If this appetite increase causes you to accidentally overeat, it could upset your stomach. This is especially true if you're consuming lots of snack foods, many of which are enriched with fiber and contain added preservatives that can upset your stomach.
As we mentioned, this is less likely to happen with Delta-10 than it is with other more potent forms of THC, but you may consider keeping some healthy, easy to digest snacks on hand just in case the munchies strike.
Cannabinoid Hyperemesis Syndrome (CHS) is a condition that causes excessive vomiting and abdominal pain, and it usually occurs after long-term, chronic cannabis use. Cannabinoid Hyperemesis Syndrome has generally been linked to cannabis products that contain a high concentration of Delta-9-THC.
Of course, since Delta-10 interacts with the body in a similar manner to Delta-9, it's fair to say that Delta-10 could induce the same symptoms–but it's definitely not as likely.
The exact cause of this condition is unknown, but we do know that it usually only affects people who use cannabis for extended periods of time. One study found that only 3% of people who have symptoms that qualify as CHS were considered "infrequent users," while the other 97% of people who experienced symptoms were chronic users (meaning they used cannabis more than 20 days a month). The study also found that 93% of people experienced relief from all symptoms after stopping cannabis use.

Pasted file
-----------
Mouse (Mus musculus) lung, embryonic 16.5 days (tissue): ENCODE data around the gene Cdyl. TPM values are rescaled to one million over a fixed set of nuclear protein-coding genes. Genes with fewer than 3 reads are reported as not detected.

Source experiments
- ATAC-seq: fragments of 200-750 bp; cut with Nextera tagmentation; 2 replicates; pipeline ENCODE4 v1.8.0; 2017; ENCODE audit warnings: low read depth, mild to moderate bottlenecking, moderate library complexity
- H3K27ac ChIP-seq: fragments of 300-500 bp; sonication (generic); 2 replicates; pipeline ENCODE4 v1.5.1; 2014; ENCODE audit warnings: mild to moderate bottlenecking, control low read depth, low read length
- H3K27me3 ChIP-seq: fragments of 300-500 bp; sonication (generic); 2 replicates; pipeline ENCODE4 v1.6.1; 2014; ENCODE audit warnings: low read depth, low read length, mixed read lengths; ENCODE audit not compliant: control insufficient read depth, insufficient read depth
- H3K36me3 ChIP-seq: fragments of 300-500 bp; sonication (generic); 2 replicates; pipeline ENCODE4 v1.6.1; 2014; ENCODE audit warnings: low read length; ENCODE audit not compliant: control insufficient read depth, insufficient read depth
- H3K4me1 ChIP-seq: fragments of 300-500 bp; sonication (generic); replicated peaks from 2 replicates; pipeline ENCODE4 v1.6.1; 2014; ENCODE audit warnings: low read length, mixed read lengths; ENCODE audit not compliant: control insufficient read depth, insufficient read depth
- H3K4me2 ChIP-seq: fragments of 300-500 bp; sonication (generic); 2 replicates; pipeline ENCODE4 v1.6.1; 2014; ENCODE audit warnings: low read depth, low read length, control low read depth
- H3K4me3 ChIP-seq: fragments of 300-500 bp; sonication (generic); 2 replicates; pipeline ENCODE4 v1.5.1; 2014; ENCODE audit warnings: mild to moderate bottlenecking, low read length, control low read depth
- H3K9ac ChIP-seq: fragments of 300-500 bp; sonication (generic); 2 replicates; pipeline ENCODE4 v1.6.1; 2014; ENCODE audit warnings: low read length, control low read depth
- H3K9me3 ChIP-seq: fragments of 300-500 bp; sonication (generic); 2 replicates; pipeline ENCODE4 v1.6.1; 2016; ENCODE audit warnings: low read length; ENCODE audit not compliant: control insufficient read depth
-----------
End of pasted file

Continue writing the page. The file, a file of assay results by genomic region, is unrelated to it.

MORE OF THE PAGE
We don't recommend using Delta-10 chronically unless it's used for therapeutic reasons as recommended by your doctor. For those who use Delta-10-THC recreationally on occasion, Cannabinoid Hyperemesis Syndrome is a very rare possibility.
An anxious stomach is quite possibly the most common reason that new THC consumers may experience an upset stomach after trying Delta-10. Taking too much THC is associated with increased anxiety. Anxiety is known to cause stomach pain, diarrhea, and even vomiting in some people.
Of course, this is also a very rare possibility, especially since Delta-10 is known to be much less likely to cause anxiety than traditional Delta-10 products.
Some sources actually list hemp-derived THC, especially Delta-8, as an anxiolytic substance, which means that it may actually help to reduce anxiety. Still, it is possible that those who are extremely sensitive to THC may experience some anxiety after using hemp-derived THC, and the possibility of experiencing anxiety increases with the dose.
If you start to feel symptoms of anxiety after using Delta-10, like a lump in the throat or tightness in the chest, it may explain any stomach upset that arises.